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Messages - gimmeales

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General Homebrew Discussion / Re: Judged beer process\ingredients help
« on: August 18, 2010, 04:15:34 PM »
Thanks for that input, wingnut.  I have several bottles already sitting in the fridge - will be opening one in Oct when I go to visit family, so will be definitely be paying attention to it's character then....will try to keep one or two around for longer, but no promises :)  Thankfully, for all its flaws I find it a good beer, so all is not lost....but the added IBU's of mediocrity with be harder to swallow ;)

General Homebrew Discussion / Re: Judged beer process\ingredients help
« on: August 18, 2010, 03:35:36 PM »
Yep, should have given this my standard 3-week primary before racking, but wanted to make the comp deadline and thought any phenols\acetaldehyde wouldn't be out of place in such a spicy\estery style.  Hadn't considered the other negative side-effects that have been the downfall of this one.

In my impatience, beer quality suffered - I repent!  Never again!

General Homebrew Discussion / Re: Judged beer process\ingredients help
« on: August 18, 2010, 03:18:40 PM »
wow, good stuff, Fred - thanks!  Sure sounds like fermentation-related when put through that lens!  I had forgotten the slick-mouthfeel aspect of Diacetyl, that's good to know as I evidently can't pick up the flavor particularly well.

Gravity reading at 14 days was 1.006, I roused the yeast at that time and measured 1.004 a week later as it went into the keg and assumed it was as far as it would go (though I guess without another identical reading a few days later I shouldn't have assumed this).  Damn, sounds like I went against my normal steely resolve and kegged this one early, I should know better.

General Homebrew Discussion / Judged beer process\ingredients help
« on: August 18, 2010, 02:00:24 PM »
Hey all,

Just got my results from a recent BJCP competition and I got some feedback I'd like some help with.  Brewed a Saison that ended up stronger than anticipated (8.8%), so I entered it as a Belgian Specialty instead of a straight-up Saison.

Of the three judge's comments, 2 of the 3 (in various combinations) checked the boxes for Acetaldehyde, Diacetyl, and Vegetal (not DMS.  I can't say I pick up the latter two, but if 2 of 3 judges did, I'm guessing it's there.  I still really like the beer, but would like to know of any weakness in process or recipe here that would contribute to those characters:

10lb  Domestic 2-row
1lb    Munich
.75lb Wheat
1lb    Cane Sugar

1oz Amarillo @ 60
.75oz Amarillo @ 5
1.5oz Willamette @5

OG 1.070
FG  1.004

Pitched a 2-liter starter of WY3711.  Fermented two weeks in primary (got up to 76F), + one more in the keg before cooling and carbonating.  Fermentation behaved normally.  Aside from my less than traditional hop bill, anything look suspicious?  For such a low FG, the beer does not finish particularly dry with a semi-slick mouthfeel which is a little surprising.  Thinking hard about my ingredients, it occurred to me my Willamettes are I believe from the '07 crop - old hops?  Anything else look particularly Diacetyl or Vegetal producing?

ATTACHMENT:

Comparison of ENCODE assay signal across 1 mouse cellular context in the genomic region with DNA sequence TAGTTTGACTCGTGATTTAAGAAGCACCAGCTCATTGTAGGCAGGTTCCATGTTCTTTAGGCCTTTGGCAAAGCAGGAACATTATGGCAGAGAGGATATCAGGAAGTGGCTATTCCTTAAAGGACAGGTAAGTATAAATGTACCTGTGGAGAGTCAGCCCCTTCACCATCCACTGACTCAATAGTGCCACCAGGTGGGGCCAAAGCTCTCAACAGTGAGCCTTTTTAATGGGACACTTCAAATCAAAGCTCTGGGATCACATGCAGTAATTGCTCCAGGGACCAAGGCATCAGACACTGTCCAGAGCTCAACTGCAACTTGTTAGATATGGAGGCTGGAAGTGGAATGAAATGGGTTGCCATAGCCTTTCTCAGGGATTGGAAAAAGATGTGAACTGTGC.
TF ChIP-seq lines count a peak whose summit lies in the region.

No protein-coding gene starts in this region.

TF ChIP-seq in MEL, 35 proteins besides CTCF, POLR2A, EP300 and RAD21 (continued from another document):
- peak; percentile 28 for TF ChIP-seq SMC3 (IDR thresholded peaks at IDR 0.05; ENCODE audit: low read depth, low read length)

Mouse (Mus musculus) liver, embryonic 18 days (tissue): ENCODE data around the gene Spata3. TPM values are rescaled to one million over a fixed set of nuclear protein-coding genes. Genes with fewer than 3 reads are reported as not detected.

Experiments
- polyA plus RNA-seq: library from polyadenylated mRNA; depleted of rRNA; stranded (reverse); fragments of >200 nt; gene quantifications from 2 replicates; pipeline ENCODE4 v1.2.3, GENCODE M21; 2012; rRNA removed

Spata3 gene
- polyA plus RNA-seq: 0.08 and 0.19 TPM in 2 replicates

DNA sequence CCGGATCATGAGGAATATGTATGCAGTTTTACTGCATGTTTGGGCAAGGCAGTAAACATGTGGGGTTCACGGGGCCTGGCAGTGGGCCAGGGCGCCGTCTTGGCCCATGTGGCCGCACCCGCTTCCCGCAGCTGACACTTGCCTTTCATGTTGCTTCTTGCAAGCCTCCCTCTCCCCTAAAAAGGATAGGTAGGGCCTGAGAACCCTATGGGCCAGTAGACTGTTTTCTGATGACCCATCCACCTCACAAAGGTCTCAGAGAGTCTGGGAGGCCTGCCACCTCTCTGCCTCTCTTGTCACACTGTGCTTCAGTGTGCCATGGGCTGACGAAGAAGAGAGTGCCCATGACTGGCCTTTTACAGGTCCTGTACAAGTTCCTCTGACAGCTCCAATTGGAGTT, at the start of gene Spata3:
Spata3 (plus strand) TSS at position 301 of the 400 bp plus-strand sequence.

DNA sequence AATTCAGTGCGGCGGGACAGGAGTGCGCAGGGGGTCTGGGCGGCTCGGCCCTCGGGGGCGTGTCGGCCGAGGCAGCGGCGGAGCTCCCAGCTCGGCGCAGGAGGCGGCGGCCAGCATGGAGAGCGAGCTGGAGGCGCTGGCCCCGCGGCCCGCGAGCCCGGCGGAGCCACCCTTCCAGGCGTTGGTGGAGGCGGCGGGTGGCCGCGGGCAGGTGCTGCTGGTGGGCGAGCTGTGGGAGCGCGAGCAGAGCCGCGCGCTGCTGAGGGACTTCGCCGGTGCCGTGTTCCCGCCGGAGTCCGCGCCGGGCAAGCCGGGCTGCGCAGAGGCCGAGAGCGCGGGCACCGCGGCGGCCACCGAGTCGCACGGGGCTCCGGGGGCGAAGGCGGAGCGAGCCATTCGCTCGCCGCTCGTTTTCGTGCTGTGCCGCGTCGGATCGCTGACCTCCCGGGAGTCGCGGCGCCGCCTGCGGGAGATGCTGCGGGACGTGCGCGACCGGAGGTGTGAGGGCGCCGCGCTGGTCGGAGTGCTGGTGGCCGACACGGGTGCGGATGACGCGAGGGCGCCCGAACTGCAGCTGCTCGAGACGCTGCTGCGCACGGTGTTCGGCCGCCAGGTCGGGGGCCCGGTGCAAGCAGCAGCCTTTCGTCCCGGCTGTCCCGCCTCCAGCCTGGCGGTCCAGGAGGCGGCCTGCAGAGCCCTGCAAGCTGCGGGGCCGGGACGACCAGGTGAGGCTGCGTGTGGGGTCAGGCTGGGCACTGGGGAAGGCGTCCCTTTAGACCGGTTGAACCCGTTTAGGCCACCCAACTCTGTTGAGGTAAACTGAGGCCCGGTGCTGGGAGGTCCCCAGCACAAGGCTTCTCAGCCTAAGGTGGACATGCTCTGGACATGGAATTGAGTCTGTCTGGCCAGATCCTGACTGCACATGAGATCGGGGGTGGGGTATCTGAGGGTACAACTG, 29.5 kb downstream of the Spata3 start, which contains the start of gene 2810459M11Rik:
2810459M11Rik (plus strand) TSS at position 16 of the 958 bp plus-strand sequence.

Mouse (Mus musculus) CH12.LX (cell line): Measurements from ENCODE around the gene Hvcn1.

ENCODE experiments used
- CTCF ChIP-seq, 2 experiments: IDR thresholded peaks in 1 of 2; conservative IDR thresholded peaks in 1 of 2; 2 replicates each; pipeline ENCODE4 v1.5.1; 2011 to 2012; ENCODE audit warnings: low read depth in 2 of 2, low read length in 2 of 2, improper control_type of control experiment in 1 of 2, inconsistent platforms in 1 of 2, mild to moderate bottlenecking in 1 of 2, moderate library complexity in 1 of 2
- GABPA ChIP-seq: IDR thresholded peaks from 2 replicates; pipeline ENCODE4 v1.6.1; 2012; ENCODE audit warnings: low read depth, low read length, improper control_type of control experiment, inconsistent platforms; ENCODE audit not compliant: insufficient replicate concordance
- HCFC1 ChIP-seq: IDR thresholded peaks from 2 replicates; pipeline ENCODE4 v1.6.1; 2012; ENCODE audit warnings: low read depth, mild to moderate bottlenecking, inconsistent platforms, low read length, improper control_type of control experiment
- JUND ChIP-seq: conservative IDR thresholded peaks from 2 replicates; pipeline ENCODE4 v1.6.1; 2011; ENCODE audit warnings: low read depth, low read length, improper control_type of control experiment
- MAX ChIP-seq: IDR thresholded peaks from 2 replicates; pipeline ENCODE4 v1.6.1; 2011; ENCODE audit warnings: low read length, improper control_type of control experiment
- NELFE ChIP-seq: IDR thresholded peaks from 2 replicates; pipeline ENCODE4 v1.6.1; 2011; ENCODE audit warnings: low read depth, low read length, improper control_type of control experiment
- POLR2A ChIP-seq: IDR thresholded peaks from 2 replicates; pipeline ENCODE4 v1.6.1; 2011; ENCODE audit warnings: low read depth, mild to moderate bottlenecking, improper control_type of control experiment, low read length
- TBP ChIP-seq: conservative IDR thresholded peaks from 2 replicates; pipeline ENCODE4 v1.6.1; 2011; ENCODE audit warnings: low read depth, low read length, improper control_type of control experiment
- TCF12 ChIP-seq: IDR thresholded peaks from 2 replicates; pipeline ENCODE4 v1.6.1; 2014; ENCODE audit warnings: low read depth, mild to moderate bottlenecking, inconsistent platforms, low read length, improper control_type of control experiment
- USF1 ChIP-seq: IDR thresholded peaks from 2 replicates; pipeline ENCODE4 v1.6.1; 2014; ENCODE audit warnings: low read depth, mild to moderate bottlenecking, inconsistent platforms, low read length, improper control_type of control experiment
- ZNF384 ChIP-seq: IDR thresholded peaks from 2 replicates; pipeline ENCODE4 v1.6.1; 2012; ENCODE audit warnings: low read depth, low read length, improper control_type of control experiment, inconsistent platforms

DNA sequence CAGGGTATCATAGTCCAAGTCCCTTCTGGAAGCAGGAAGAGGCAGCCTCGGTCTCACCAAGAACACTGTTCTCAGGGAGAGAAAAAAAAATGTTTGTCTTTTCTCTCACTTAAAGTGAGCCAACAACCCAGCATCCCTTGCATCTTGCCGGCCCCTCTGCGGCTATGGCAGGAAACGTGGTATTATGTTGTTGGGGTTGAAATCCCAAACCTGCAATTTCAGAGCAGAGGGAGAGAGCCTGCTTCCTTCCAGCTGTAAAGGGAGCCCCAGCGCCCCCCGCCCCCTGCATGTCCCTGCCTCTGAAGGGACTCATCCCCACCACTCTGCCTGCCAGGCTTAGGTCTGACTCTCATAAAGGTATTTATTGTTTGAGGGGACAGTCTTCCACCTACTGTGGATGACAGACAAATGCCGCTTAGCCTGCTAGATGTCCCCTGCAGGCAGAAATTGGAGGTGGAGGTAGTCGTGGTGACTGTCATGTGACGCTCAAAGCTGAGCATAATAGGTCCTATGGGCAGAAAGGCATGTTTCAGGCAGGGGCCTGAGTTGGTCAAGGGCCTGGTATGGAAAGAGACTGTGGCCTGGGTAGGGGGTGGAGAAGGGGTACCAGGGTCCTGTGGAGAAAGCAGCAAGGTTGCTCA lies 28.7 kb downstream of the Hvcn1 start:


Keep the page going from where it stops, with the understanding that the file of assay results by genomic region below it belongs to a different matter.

Any input greatly appreciated!

Yeast and Fermentation / Re: oxygenation tips
« on: August 12, 2010, 03:50:26 PM »

How long have you been doing this, and have you tried re-pitching the yeast into other batches?  I am wondering if the Olive Oil is good for one generation of yeast, or if it is good for multiple generations...  Very interesting. 

I've done the OO thing one virtually every batch of beer using liquid yeast I've brewed in the last year or so, since I first read about the procedure...however, that's probably only 5-6 batches since I was using dry yeast quite a bit too.  I drop the OO into the starter and aerate it through intermittent shaking for 8-12 hrs before it's pitched into the wort to help spread the sterols around.  Also, these have been single-generation beers - so can't comment on subsequent re-pitching.

I've had nothing but vigorous, full-fermentations on all those batches with no detectable additional esters.  In fact the only beer that's been 'excessively estery' was according to a judge in a recent comp I entered, but it was a batch in which I used dry yeast  and the temps spiked before I knew it.

I still want to do a test, splitting a batch of wort between three fermenters and treating them as such 1.) normal  wort aeration (shaking) and standard starter 2.) no wort aeration but with OO-treated starter and 3.) no aeration of wort AND no OO in the starter.  The results of that regimen could be quite revealing.

There was a good thread recently on ProBrewer on OO.  New Belgium evidently isn't using the process as standard, but several breweries are and getting good results.

Yeast and Fermentation / Re: oxygenation tips
« on: August 05, 2010, 04:55:44 PM »
my oxygenation technique includes the smallest drop of olive oil possible (tip of a guitar string dipped in the OO) in the starter container on the morning of brewday, then quietly siphon wort into fermenter, pitch yeast  :)

Commercial Beer Reviews / Re: Brooklyn Sorachi Ace Saison
« on: July 23, 2010, 06:13:54 PM »
would love to track this one down - not sure I could find it on the W. Coast.

I've seen rants on this hop on other boards, but I had an all-Sorachi cask pale ale at a local brewery and really enjoyed it.  I'd use 'em in second. 

Seems like they could play very well in any number of Weizen beers too

General Homebrew Discussion / Re: Anchor Brewing sold
« on: May 04, 2010, 06:39:04 PM »